As the financial crisis spread throughout the world, attention fixed on those working in the stock and bond markets, with many accusing them of making the crisis worse. This column looks at data on international mutual funds since 1996 and finds that when there is a crisis, equity funds tend to amplify the shock by acting procyclically, while bond funds transmit the crisis across countries by acting countercyclically.
The single European currency is the first of its kind – a union where monetary policy is decided centrally and fiscal policy decided nationally – something that many argue is the root cause of its troubles. This column looks to history to find examples of federal states with a common currency but without the frailties currently being exposed in the Eurozone. The main lesson: No bailouts.
Central banks have massively broadened their remit in recent crisis-laden years, but the standard analytic framework – ‘flexible inflation targeting’ – has not changed. This column argues that it is time to properly flesh out an alternative framework. Financial stability should be an explicit mandate of central banks, and international coordination among central banks should be boosted by forming a small group of systemically significant central banks that regularly meets and issues reports to the G20 on their financial-stability policies.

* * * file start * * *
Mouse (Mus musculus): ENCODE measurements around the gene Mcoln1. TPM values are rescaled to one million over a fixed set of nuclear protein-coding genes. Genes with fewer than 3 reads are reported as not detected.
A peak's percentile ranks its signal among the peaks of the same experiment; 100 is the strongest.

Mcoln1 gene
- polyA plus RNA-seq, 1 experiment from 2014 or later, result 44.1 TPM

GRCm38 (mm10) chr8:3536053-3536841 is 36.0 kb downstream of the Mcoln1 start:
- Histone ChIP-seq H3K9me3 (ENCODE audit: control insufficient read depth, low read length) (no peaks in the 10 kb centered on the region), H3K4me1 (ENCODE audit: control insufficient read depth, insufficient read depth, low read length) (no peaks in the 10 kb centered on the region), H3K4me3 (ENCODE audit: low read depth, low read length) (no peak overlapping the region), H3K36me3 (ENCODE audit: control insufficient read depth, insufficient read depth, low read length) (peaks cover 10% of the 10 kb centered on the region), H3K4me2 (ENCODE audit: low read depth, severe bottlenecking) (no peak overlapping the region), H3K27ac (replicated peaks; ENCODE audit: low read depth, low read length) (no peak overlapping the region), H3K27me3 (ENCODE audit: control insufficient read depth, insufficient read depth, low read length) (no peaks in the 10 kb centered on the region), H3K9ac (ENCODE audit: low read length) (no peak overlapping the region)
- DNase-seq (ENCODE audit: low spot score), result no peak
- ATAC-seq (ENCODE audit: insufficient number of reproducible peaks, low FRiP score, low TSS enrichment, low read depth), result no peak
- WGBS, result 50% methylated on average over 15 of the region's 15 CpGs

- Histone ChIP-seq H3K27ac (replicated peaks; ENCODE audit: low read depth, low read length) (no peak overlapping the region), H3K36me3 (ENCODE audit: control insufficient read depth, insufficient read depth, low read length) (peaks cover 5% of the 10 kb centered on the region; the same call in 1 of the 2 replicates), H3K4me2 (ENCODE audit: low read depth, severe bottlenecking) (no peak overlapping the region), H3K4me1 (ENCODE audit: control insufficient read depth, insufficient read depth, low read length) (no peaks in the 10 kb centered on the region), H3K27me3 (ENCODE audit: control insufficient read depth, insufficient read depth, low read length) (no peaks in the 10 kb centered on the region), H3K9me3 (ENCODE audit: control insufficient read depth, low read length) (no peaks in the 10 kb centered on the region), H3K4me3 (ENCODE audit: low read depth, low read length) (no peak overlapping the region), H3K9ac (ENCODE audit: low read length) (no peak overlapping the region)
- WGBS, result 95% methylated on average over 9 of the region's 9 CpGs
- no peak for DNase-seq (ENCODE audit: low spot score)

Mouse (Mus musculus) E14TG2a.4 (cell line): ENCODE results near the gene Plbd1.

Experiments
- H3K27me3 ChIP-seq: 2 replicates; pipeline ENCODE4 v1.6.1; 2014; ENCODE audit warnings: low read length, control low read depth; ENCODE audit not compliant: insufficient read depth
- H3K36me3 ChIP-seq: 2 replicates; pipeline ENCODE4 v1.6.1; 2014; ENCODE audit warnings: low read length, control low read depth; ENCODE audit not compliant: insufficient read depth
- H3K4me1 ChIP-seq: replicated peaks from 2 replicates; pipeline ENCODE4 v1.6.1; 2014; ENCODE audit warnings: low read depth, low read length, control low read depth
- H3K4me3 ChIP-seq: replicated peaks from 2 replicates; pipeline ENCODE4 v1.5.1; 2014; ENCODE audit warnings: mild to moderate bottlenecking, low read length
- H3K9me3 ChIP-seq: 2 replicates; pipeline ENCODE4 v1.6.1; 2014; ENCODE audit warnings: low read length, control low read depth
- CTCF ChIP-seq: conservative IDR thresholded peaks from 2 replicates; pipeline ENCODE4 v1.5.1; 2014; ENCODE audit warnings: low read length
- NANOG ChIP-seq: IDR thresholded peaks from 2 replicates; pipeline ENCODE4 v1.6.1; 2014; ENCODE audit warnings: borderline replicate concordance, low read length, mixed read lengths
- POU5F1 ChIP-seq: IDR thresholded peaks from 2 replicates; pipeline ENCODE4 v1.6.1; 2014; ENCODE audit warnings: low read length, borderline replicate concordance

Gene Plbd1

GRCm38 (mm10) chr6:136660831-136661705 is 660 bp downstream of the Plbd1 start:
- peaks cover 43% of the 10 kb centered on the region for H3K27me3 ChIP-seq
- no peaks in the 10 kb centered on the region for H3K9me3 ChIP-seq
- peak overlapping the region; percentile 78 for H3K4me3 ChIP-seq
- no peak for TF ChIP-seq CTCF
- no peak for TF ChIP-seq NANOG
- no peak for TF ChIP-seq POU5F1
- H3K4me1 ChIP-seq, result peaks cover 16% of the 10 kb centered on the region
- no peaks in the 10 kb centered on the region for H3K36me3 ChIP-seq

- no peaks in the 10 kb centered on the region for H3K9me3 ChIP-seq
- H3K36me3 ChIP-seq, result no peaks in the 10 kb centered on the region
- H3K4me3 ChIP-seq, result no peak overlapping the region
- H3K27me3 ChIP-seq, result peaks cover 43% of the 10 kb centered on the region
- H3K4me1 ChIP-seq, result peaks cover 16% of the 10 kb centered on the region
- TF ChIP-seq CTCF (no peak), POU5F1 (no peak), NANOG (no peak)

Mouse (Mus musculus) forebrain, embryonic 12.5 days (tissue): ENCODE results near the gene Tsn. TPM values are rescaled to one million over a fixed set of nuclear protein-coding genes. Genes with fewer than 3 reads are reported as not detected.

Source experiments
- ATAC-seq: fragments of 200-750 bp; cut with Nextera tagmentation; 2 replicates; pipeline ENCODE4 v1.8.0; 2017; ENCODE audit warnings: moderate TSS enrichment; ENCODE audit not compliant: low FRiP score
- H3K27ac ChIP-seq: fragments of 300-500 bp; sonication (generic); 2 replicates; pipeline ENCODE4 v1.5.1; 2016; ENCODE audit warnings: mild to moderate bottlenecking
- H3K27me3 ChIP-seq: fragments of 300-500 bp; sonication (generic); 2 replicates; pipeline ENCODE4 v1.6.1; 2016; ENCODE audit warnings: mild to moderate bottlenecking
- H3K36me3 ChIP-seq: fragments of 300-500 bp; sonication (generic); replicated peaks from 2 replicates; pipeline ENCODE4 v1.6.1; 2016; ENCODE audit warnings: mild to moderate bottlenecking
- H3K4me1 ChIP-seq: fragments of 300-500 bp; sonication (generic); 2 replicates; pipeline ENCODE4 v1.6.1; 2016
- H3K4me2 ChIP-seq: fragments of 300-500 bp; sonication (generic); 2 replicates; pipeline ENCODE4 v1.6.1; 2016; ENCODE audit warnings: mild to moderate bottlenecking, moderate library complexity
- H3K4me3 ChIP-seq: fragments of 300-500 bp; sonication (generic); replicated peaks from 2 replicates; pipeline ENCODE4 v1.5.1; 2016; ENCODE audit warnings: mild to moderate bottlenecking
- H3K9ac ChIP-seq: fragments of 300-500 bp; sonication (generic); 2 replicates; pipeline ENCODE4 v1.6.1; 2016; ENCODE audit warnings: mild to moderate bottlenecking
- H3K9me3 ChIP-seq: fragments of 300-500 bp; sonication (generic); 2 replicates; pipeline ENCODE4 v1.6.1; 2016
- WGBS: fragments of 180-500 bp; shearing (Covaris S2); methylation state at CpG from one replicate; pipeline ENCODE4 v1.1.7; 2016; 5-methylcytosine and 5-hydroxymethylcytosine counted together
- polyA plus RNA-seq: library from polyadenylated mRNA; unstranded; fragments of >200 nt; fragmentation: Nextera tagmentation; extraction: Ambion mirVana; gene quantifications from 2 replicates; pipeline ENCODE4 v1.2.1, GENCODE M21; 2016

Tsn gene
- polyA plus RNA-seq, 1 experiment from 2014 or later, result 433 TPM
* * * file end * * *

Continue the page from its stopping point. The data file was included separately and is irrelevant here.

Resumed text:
Some prominent economists argue that failures in the international monetary system are the root cause of the global crisis. This column introduces a new eReport arguing that, at the very least, the international monetary system is inefficient and destabilising for the global economy. It proposes a number of reforms, the common thread of which is to increase the conditional supply of liquidity and reduce its unconditional demand.
The internet has reduced dramatically the cost of varying prices, displays, and information provided to consumers. This column discusses how this change enables both passive and active experimentation by retailers, and how this experimentation can be used by economic researchers in a way that takes advantage of the scale and heterogeneity of online markets.
While almost everyone is agreed that the Eurozone is in crisis, there is much less agreement about how to stop it. This column argues that policymakers should move beyond the current proposal for Eurobonds – something the authors label as “economically wrong and politically indefensible”. Instead, they call for “synthetic Eurobonds” that would insulate the financial sector – and much of the economy – from the current debt crisis.
Thomas Cooley of New York University talks to Viv Davies about the debt crisis and why the Eurozone needs a credible institutional commitment and a strong fiscal authority. They discuss the role of the ECB, the banking system, ‘forced borrowing’ and the prospect of a two-track Eurozone. Cooley maintains that investment in education will be key to stimulating growth and competitiveness in the failing Eurozone economies. The interview was recorded on 15 September 2011. [Also read the transcript]